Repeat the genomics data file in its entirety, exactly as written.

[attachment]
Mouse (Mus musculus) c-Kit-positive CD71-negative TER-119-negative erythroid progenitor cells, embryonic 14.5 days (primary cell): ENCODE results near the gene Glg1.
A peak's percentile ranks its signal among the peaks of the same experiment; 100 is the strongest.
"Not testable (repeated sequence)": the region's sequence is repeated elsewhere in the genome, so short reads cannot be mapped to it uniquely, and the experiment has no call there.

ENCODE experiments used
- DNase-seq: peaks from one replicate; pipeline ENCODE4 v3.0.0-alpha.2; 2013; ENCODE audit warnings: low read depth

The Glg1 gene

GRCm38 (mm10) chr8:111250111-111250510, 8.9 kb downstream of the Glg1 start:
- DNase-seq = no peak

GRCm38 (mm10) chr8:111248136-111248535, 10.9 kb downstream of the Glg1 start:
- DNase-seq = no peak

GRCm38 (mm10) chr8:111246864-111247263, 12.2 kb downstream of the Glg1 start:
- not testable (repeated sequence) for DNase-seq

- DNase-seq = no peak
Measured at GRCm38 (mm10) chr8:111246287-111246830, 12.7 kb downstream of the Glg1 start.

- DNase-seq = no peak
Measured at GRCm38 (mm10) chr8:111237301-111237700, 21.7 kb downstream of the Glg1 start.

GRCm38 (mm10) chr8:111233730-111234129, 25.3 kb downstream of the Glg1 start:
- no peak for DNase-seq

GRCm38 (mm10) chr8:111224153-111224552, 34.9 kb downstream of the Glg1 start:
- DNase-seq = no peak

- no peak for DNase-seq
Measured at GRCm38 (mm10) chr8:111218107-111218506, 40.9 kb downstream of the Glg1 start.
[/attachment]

Mouse (Mus musculus) c-Kit-positive CD71-negative TER-119-negative erythroid progenitor cells, embryonic 14.5 days (primary cell): ENCODE results near the gene Glg1.
A peak's percentile ranks its signal among the peaks of the same experiment; 100 is the strongest.
"Not testable (repeated sequence)": the region's sequence is repeated elsewhere in the genome, so short reads cannot be mapped to it uniquely, and the experiment has no call there.

ENCODE experiments used
- DNase-seq: peaks from one replicate; pipeline ENCODE4 v3.0.0-alpha.2; 2013; ENCODE audit warnings: low read depth

The Glg1 gene

GRCm38 (mm10) chr8:111250111-111250510, 8.9 kb downstream of the Glg1 start:
- DNase-seq = no peak

GRCm38 (mm10) chr8:111248136-111248535, 10.9 kb downstream of the Glg1 start:
- DNase-seq = no peak

GRCm38 (mm10) chr8:111246864-111247263, 12.2 kb downstream of the Glg1 start:
- not testable (repeated sequence) for DNase-seq

- DNase-seq = no peak
Measured at GRCm38 (mm10) chr8:111246287-111246830, 12.7 kb downstream of the Glg1 start.

- DNase-seq = no peak
Measured at GRCm38 (mm10) chr8:111237301-111237700, 21.7 kb downstream of the Glg1 start.

GRCm38 (mm10) chr8:111233730-111234129, 25.3 kb downstream of the Glg1 start:
- no peak for DNase-seq

GRCm38 (mm10) chr8:111224153-111224552, 34.9 kb downstream of the Glg1 start:
- DNase-seq = no peak

- no peak for DNase-seq
Measured at GRCm38 (mm10) chr8:111218107-111218506, 40.9 kb downstream of the Glg1 start.